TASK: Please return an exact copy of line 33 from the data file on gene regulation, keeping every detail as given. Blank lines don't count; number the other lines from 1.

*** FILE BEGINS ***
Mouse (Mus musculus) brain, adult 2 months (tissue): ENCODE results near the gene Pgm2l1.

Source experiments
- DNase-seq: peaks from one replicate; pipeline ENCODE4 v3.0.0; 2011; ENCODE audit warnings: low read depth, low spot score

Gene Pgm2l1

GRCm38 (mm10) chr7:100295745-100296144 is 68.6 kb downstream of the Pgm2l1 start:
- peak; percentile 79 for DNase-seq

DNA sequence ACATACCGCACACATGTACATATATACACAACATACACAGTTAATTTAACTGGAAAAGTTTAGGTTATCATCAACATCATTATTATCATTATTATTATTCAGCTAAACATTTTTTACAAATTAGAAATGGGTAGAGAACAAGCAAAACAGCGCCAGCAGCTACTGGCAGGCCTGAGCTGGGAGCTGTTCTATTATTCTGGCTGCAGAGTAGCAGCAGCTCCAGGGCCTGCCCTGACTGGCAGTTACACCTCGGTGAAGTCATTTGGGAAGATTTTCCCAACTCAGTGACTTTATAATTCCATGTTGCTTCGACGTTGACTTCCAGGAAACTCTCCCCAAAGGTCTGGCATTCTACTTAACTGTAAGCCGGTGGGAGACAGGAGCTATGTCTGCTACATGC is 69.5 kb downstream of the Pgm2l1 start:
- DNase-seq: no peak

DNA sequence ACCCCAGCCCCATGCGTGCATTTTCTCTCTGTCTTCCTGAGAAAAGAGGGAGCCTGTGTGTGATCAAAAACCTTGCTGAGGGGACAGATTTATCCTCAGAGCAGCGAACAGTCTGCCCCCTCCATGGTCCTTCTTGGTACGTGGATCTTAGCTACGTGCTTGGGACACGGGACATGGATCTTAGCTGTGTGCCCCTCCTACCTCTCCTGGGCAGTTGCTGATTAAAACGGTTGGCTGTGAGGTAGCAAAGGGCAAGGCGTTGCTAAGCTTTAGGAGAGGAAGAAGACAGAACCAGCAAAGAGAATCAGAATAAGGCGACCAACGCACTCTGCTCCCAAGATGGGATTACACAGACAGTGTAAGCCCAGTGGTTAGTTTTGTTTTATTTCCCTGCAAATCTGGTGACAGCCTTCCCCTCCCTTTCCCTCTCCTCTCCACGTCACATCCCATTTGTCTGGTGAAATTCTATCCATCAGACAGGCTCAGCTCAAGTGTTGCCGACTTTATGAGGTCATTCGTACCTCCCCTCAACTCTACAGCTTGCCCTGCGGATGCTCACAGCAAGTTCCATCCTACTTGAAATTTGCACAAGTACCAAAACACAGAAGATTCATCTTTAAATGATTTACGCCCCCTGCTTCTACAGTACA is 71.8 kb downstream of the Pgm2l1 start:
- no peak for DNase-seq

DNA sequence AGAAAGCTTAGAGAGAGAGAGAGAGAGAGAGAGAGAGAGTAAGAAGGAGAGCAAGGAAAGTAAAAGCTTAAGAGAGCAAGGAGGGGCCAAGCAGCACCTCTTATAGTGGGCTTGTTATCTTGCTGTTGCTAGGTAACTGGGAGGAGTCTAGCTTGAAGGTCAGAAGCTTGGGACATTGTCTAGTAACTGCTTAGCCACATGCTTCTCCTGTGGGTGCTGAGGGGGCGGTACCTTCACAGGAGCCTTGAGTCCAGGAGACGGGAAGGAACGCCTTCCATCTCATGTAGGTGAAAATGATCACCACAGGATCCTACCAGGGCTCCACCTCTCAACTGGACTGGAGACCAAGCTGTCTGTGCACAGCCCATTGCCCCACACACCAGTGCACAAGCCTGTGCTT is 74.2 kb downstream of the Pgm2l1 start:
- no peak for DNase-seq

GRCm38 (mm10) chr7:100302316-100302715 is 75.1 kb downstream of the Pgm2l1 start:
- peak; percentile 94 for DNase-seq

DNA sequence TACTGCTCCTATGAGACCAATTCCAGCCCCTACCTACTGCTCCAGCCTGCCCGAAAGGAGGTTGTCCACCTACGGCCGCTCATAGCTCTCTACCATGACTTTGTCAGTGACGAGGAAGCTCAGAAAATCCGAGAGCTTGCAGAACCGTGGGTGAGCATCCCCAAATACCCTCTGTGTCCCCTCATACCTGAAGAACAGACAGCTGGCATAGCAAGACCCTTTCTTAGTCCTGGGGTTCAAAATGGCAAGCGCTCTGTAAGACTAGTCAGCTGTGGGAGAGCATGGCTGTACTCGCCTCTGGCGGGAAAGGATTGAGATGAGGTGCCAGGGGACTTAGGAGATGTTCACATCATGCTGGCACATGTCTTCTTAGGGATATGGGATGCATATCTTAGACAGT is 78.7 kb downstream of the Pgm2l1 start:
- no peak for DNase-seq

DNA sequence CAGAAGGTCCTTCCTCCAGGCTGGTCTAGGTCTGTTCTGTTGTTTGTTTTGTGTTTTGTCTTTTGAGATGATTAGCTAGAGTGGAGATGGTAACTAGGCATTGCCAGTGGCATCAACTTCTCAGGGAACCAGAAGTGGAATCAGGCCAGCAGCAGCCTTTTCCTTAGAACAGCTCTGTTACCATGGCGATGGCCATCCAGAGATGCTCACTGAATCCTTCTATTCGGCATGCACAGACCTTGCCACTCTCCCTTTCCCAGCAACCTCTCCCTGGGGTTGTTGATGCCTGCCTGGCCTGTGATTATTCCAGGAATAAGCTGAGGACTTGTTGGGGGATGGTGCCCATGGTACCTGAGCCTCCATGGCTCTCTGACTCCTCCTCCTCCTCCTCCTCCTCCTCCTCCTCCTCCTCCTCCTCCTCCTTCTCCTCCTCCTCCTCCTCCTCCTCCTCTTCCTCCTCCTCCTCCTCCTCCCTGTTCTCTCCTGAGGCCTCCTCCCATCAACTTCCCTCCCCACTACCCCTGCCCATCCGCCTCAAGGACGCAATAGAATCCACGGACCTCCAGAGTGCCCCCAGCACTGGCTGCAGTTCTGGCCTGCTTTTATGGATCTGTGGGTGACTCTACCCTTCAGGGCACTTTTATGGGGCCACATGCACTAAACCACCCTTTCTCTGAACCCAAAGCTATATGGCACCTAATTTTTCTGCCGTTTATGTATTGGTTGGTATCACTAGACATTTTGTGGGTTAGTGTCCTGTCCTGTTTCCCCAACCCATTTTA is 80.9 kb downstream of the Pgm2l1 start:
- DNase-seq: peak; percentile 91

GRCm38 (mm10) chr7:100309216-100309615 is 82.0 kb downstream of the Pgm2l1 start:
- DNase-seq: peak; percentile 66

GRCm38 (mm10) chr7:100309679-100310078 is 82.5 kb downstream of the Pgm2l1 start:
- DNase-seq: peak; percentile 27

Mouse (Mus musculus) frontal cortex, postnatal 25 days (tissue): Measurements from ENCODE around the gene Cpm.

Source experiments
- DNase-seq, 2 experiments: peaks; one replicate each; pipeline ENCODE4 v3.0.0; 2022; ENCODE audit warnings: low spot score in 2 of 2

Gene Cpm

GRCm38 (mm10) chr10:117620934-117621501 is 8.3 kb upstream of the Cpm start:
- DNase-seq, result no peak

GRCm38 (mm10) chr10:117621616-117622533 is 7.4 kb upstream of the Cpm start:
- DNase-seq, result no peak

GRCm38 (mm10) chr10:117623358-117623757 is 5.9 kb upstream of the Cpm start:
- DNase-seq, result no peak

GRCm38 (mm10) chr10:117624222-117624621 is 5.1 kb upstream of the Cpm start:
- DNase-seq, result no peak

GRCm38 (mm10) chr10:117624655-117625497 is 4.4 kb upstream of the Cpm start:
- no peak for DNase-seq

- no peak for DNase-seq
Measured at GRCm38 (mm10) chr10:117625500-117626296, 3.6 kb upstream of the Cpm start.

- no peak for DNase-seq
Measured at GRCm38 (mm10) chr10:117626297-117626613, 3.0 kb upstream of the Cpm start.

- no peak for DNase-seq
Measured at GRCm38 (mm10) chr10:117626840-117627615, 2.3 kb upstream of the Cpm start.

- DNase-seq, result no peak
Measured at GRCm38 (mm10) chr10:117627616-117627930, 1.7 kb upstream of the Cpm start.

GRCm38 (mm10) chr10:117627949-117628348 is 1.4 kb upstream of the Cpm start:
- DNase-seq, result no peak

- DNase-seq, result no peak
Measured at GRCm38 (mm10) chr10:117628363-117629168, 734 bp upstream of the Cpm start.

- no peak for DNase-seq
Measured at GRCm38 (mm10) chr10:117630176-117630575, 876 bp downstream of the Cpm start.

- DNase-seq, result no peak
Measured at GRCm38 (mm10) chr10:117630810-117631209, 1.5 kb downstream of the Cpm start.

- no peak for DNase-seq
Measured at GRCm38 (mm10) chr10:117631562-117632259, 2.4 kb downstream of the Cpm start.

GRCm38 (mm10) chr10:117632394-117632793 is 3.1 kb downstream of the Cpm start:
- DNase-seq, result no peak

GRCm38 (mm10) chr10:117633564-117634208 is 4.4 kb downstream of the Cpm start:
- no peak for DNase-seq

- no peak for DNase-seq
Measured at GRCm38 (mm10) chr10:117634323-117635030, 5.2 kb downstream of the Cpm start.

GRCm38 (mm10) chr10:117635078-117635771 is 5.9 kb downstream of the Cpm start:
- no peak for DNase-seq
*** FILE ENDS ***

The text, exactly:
GRCm38 (mm10) chr10:117624222-117624621 is 5.1 kb upstream of the Cpm start: